After reading about Mayor Richard J. Daley in American Pharaoh, I learned more about Martin Luther King, Jr.’s time in Chicago in 1966. His time in the city was short but very interesting. Here are the things that stuck out to me:
1. King and the Southern Christian Leadership Conference (SCLC) had quite a debate about whether they should bring the Civil Rights Movement to Chicago or not. Several issues were at play: they had won legal battles in the South eliminating legal segregation but it was unclear whether they could win against informal (yet very established) segregation in the North. Also, Daley’s reputation was well-known. King decided to come to Chicago anyway over the arguments of others.
2. King based his movement out of the West Side of Chicago, living (though not all the time) in a tenement apartment in Lawndale. The West Side was a newer ghetto created when the population of the Black Belt became too large and other parts of the city were closed off to blacks. King set up there in part to avoid the black politicians who always supported Daley on the South Side. These politicians were willing to support Daley and the machine in return for being able to control their own wards. Thus, King was not fully supported by the black community when he operated in Chicago.
3. Daley played both sides successfully in 1966 and throughout his career. While Daley became known for supporting police brutality against anti-war protestors at the 1968 Democratic Convention, he tried to co-opt many of King’s efforts. Even though he came from an ethnic white neighborhood, he never fully came out and said blacks couldn’t move into such neighborhoods. At the same time, the city’s policies were aimed at avoiding this (particularly decisions about public housing). Daley controlled enough of the black vote on the South Side that he never had to support Civil Rights. Interestingly, his son gave a similar response to a question about segregation in Chicago earlier this year: he started talking about how Chicago is a city of neighborhoods and immigrants and they all move around and seek a better life.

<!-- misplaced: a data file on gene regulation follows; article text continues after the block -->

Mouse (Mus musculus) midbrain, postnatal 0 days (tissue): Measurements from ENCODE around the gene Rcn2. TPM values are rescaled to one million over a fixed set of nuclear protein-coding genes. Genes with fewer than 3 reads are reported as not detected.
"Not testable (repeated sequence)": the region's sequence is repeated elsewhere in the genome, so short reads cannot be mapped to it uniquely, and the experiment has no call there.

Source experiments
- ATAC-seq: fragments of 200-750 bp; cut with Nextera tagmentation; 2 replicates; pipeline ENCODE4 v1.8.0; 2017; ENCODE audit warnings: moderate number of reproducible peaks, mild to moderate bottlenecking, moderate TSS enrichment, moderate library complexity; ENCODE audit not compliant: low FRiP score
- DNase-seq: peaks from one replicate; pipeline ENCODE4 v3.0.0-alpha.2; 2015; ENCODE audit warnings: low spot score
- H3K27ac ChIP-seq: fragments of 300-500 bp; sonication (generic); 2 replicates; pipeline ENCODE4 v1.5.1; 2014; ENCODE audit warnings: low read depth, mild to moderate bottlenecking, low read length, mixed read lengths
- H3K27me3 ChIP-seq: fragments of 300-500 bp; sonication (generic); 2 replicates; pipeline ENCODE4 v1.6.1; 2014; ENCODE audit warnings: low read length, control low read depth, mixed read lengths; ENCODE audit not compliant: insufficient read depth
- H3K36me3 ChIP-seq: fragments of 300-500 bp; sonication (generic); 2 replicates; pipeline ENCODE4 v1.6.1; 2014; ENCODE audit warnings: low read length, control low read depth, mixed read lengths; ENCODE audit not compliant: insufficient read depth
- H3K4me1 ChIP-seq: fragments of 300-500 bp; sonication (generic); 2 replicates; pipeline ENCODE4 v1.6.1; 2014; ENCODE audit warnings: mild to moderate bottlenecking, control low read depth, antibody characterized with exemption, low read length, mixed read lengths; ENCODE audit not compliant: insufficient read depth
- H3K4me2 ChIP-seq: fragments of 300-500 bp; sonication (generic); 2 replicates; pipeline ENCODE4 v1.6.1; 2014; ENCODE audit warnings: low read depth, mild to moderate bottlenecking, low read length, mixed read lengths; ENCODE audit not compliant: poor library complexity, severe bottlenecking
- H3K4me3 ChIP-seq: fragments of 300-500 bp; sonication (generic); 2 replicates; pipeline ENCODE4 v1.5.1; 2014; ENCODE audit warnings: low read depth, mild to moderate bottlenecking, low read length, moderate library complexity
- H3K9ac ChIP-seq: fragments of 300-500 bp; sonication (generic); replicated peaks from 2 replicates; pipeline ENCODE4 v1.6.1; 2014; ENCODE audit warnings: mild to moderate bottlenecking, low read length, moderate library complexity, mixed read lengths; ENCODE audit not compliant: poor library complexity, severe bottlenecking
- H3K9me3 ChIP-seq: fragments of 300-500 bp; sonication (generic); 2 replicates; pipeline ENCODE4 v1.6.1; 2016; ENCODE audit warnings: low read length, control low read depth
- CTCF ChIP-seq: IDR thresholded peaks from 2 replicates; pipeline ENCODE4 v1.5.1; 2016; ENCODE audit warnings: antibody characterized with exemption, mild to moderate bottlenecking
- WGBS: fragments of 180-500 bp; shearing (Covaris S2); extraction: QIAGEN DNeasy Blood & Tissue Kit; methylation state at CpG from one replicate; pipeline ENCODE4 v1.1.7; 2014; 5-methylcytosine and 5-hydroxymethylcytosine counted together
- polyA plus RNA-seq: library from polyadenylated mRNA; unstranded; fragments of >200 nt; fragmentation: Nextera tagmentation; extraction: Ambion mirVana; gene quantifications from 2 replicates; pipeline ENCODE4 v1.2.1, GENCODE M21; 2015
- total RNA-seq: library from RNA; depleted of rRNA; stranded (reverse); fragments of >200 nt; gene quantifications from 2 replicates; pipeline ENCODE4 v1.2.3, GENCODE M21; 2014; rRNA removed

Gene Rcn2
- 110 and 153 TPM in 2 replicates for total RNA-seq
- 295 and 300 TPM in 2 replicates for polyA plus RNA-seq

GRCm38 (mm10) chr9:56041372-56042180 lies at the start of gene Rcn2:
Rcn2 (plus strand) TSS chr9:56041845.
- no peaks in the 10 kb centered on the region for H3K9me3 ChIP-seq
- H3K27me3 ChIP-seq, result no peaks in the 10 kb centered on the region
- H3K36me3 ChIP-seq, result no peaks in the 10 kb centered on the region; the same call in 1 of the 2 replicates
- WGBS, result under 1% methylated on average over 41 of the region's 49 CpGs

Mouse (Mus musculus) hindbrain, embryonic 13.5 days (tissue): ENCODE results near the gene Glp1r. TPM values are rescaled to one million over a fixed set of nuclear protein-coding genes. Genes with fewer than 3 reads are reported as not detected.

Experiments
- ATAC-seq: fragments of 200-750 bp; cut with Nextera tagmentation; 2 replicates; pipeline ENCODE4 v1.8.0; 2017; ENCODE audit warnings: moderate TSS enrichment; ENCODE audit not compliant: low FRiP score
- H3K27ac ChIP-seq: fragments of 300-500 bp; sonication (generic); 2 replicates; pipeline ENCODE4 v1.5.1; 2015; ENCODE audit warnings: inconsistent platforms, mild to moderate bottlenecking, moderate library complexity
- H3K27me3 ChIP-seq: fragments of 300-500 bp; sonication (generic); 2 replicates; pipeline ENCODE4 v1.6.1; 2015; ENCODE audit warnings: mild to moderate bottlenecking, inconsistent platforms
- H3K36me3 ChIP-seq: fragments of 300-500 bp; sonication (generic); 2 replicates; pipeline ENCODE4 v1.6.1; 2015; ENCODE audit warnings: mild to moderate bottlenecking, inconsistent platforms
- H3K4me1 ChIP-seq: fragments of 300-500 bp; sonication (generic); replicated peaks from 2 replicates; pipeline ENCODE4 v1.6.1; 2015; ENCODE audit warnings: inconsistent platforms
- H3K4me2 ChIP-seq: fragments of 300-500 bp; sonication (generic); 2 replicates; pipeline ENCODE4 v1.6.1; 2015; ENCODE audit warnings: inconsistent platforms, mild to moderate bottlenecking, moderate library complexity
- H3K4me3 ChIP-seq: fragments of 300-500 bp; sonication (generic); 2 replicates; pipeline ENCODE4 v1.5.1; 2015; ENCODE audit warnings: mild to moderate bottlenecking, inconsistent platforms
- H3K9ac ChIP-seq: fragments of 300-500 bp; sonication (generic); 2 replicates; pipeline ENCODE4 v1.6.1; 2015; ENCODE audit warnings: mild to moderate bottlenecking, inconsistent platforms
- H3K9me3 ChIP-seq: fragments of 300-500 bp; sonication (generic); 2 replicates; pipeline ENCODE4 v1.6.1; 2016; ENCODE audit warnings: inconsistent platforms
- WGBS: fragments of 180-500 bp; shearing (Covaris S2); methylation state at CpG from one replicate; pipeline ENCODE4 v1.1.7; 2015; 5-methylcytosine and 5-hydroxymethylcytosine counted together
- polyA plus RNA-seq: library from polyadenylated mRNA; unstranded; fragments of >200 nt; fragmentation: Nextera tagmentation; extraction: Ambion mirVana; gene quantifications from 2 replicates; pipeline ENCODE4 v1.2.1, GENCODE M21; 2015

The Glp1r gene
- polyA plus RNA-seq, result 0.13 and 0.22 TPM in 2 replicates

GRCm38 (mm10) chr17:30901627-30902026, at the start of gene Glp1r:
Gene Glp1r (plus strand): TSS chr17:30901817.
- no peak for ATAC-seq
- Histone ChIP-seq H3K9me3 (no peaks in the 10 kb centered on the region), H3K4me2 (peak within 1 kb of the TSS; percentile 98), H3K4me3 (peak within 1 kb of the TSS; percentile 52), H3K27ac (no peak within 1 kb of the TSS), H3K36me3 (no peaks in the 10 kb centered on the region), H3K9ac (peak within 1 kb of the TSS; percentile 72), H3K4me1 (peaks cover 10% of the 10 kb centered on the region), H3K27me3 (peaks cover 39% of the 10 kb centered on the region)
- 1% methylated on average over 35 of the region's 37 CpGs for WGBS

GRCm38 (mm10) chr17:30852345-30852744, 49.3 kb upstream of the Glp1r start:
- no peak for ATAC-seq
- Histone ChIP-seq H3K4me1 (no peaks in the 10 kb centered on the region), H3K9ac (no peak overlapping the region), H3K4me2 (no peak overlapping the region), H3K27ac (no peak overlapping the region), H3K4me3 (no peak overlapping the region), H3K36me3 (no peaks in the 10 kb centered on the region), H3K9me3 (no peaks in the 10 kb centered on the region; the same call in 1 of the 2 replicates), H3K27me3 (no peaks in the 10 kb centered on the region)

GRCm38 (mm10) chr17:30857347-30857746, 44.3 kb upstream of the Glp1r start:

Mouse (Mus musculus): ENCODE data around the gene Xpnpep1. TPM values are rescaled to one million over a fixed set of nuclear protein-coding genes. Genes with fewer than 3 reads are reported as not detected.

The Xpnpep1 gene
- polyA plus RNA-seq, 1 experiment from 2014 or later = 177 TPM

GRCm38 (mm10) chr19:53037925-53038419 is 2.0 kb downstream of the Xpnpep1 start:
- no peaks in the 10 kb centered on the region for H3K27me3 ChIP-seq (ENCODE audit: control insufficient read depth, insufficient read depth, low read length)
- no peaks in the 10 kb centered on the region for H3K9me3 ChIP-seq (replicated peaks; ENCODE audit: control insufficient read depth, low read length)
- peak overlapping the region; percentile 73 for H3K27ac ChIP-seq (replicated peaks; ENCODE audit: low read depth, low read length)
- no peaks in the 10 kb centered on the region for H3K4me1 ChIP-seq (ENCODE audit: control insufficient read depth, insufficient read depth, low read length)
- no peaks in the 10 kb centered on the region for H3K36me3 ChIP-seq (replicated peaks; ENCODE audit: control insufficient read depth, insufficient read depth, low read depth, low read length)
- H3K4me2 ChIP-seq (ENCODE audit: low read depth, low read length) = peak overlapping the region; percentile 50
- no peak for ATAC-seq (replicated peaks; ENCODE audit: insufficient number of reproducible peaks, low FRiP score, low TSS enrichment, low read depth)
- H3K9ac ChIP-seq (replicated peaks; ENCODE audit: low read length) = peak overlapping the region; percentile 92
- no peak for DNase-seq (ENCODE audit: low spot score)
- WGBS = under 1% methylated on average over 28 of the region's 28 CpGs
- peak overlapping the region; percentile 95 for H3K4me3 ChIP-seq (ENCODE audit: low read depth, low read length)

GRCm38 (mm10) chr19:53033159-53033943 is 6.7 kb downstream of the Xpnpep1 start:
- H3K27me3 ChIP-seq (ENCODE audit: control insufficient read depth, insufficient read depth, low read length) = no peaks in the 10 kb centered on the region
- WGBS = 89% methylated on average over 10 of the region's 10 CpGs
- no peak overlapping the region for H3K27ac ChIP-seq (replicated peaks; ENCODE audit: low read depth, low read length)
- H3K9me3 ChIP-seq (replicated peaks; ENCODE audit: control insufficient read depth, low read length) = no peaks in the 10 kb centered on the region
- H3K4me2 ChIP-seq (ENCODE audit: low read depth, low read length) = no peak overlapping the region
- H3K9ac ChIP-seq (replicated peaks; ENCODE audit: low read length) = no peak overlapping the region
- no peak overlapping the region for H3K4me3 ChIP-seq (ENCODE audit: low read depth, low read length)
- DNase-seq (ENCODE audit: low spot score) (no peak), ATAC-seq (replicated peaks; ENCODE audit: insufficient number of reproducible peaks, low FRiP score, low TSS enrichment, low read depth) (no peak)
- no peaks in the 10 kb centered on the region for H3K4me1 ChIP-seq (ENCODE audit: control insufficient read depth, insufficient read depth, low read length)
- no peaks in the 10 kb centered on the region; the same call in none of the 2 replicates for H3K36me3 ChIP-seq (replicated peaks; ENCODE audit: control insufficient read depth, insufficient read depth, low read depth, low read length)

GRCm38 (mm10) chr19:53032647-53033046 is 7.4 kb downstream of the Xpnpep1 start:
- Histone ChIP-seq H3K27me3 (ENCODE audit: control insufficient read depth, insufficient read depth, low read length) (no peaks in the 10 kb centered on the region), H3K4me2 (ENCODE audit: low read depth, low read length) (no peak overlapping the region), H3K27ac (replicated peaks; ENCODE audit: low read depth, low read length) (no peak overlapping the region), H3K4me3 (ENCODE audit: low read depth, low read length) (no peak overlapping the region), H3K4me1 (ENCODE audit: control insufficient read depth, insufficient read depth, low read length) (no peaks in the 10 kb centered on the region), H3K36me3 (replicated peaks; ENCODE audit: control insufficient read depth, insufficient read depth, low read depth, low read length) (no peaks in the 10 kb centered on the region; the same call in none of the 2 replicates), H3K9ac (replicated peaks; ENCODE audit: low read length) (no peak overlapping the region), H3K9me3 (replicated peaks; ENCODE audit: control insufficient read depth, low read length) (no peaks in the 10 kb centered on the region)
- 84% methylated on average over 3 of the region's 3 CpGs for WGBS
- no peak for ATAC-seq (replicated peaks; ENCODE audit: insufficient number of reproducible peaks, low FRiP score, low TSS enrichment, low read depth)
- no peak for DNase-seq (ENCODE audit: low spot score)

4. King and his followers tried to reach out to Chicago’s gangs, not really a concern for the movement in the South, but this proved difficult. By this point, more gang members and others thought violence was a better response.
5. Daley met with King several times with a number of other interested parties present. These meetings didn’t go anywhere fast.
6. At a march in Marquette Park on August 5, 1966, King was struck by a rock in the head and knocked down. Others yelled, “Kill him, kill him” while “another heckler threw a knife at King.” After escaping the scene, King said, “I’ve been in many demonstrations all across the south, but I can say that I have never seen – even in Mississippi and Alabama – mobs as hostile and hate-filled as I’ve seen in Chicago…I think the people from Mississippi ought to come to Chicago to learn how to hate.” This is one of those stories (and there are many others) that should disabuse people of the notion that the North had racial harmony).
7. Jesse Jackson was involved in this process as he had been attending seminary.
8. The final summit between the city and the Chicago Freedom Movement began August 17, 1966. After the first day, both Daley and King were unhappy about the outcome. After Daley asked for and got a moratorium from a judge on marches in Chicago neighborhoods, the Freedom Movement marched outside the city and threatened to march on Cicero on August 28. After more negotiations, the final meeting was held on August 26 and both Daley and King claimed a victory with the final agreement.
9. Ultimately, King and the Chicago Freedom Movement saw little change in the actions of Daley and the city. From my own view, it appears like Daley was able to outlast King: he said just enough without really promising big changes. King, perhaps caught off guard by the differences between Chicago and the South, could only force Daley to negotiate (and marching in Cicero was the big lever King had – one can only imagine if a major march had occurred) but not to capitulate.
Read my earlier post about this from MLK Day 2011 here.